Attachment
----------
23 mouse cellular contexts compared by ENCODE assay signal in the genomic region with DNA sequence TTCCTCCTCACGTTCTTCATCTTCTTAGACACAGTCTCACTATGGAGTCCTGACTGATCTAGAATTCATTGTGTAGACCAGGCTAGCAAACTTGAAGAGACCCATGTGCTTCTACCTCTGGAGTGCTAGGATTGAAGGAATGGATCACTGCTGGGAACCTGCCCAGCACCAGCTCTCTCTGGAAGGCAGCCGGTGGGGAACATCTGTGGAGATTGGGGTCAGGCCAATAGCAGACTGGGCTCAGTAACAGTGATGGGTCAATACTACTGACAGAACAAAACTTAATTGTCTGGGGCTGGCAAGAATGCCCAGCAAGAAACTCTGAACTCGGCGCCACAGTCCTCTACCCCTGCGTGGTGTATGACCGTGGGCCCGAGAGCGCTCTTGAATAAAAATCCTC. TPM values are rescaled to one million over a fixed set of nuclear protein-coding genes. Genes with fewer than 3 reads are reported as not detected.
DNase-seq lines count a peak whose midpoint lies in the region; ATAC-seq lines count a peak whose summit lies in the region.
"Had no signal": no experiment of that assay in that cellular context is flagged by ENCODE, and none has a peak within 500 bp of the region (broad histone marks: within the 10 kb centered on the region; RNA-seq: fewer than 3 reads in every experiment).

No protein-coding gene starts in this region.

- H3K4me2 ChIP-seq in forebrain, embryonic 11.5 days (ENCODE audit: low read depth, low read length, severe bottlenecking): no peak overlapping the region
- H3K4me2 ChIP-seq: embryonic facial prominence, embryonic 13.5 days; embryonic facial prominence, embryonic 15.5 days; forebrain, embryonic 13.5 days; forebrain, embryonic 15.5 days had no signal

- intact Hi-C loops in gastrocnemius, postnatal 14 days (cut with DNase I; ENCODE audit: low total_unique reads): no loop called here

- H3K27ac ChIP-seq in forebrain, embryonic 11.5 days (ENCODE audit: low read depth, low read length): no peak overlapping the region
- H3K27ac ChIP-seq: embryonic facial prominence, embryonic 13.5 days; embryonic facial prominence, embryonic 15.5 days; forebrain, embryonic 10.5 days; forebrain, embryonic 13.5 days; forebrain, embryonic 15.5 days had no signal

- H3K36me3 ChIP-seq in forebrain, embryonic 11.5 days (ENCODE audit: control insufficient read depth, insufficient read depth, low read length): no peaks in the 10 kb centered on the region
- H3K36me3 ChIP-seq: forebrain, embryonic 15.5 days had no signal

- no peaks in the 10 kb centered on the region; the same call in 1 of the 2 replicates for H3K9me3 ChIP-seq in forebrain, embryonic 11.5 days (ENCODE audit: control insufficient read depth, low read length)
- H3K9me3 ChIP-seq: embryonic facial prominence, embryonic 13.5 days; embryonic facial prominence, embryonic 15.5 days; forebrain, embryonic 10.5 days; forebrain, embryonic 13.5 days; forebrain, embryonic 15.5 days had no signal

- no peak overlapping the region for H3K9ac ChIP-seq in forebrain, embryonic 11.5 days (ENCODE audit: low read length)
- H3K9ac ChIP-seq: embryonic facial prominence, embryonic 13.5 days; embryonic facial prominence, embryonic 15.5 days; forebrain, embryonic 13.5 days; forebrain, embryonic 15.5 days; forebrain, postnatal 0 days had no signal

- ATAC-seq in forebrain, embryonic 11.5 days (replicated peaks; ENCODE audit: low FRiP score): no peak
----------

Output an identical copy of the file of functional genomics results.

23 mouse cellular contexts compared by ENCODE assay signal in the genomic region with DNA sequence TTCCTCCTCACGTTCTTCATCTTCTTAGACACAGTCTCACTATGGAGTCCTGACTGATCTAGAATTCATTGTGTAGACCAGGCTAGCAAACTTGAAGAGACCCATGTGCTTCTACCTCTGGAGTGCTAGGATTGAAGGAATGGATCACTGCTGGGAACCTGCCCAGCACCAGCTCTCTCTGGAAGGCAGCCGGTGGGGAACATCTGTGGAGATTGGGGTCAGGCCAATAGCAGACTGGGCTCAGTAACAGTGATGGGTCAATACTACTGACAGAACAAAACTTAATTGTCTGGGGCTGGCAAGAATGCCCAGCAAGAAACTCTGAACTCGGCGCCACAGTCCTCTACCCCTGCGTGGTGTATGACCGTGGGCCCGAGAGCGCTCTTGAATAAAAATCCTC. TPM values are rescaled to one million over a fixed set of nuclear protein-coding genes. Genes with fewer than 3 reads are reported as not detected.
DNase-seq lines count a peak whose midpoint lies in the region; ATAC-seq lines count a peak whose summit lies in the region.
"Had no signal": no experiment of that assay in that cellular context is flagged by ENCODE, and none has a peak within 500 bp of the region (broad histone marks: within the 10 kb centered on the region; RNA-seq: fewer than 3 reads in every experiment).

No protein-coding gene starts in this region.

- H3K4me2 ChIP-seq in forebrain, embryonic 11.5 days (ENCODE audit: low read depth, low read length, severe bottlenecking): no peak overlapping the region
- H3K4me2 ChIP-seq: embryonic facial prominence, embryonic 13.5 days; embryonic facial prominence, embryonic 15.5 days; forebrain, embryonic 13.5 days; forebrain, embryonic 15.5 days had no signal

- intact Hi-C loops in gastrocnemius, postnatal 14 days (cut with DNase I; ENCODE audit: low total_unique reads): no loop called here

- H3K27ac ChIP-seq in forebrain, embryonic 11.5 days (ENCODE audit: low read depth, low read length): no peak overlapping the region
- H3K27ac ChIP-seq: embryonic facial prominence, embryonic 13.5 days; embryonic facial prominence, embryonic 15.5 days; forebrain, embryonic 10.5 days; forebrain, embryonic 13.5 days; forebrain, embryonic 15.5 days had no signal

- H3K36me3 ChIP-seq in forebrain, embryonic 11.5 days (ENCODE audit: control insufficient read depth, insufficient read depth, low read length): no peaks in the 10 kb centered on the region
- H3K36me3 ChIP-seq: forebrain, embryonic 15.5 days had no signal

- no peaks in the 10 kb centered on the region; the same call in 1 of the 2 replicates for H3K9me3 ChIP-seq in forebrain, embryonic 11.5 days (ENCODE audit: control insufficient read depth, low read length)
- H3K9me3 ChIP-seq: embryonic facial prominence, embryonic 13.5 days; embryonic facial prominence, embryonic 15.5 days; forebrain, embryonic 10.5 days; forebrain, embryonic 13.5 days; forebrain, embryonic 15.5 days had no signal

- no peak overlapping the region for H3K9ac ChIP-seq in forebrain, embryonic 11.5 days (ENCODE audit: low read length)
- H3K9ac ChIP-seq: embryonic facial prominence, embryonic 13.5 days; embryonic facial prominence, embryonic 15.5 days; forebrain, embryonic 13.5 days; forebrain, embryonic 15.5 days; forebrain, postnatal 0 days had no signal

- ATAC-seq in forebrain, embryonic 11.5 days (replicated peaks; ENCODE audit: low FRiP score): no peak